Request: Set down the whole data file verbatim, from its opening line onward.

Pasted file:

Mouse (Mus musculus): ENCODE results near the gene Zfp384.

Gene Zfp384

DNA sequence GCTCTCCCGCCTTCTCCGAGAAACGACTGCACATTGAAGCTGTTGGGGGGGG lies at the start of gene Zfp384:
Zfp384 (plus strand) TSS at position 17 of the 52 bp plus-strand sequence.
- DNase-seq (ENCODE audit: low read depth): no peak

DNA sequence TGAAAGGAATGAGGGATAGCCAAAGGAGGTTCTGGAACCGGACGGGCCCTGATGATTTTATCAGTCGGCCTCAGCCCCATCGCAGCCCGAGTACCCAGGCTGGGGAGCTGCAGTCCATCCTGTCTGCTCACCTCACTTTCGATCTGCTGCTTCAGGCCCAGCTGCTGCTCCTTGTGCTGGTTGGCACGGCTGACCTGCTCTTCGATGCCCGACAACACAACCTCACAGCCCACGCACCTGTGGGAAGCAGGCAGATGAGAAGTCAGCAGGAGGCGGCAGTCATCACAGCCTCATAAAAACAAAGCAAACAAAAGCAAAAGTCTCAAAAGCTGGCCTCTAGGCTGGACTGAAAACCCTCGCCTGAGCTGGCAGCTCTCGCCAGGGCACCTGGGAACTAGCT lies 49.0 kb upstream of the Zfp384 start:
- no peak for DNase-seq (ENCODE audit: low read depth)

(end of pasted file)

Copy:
Mouse (Mus musculus): ENCODE results near the gene Zfp384.

Gene Zfp384

DNA sequence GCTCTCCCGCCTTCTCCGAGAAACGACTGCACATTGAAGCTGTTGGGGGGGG lies at the start of gene Zfp384:
Zfp384 (plus strand) TSS at position 17 of the 52 bp plus-strand sequence.
- DNase-seq (ENCODE audit: low read depth): no peak

DNA sequence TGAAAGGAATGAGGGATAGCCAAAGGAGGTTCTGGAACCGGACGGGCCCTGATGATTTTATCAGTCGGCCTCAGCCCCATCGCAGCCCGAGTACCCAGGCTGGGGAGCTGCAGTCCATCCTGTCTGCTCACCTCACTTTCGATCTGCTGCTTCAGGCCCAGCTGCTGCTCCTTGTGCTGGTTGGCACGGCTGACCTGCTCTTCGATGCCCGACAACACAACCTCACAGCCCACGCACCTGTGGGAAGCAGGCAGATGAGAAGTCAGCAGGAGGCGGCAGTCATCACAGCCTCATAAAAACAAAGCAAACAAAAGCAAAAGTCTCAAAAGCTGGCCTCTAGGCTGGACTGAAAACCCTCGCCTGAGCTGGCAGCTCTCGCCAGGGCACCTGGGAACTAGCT lies 49.0 kb upstream of the Zfp384 start:
- no peak for DNase-seq (ENCODE audit: low read depth)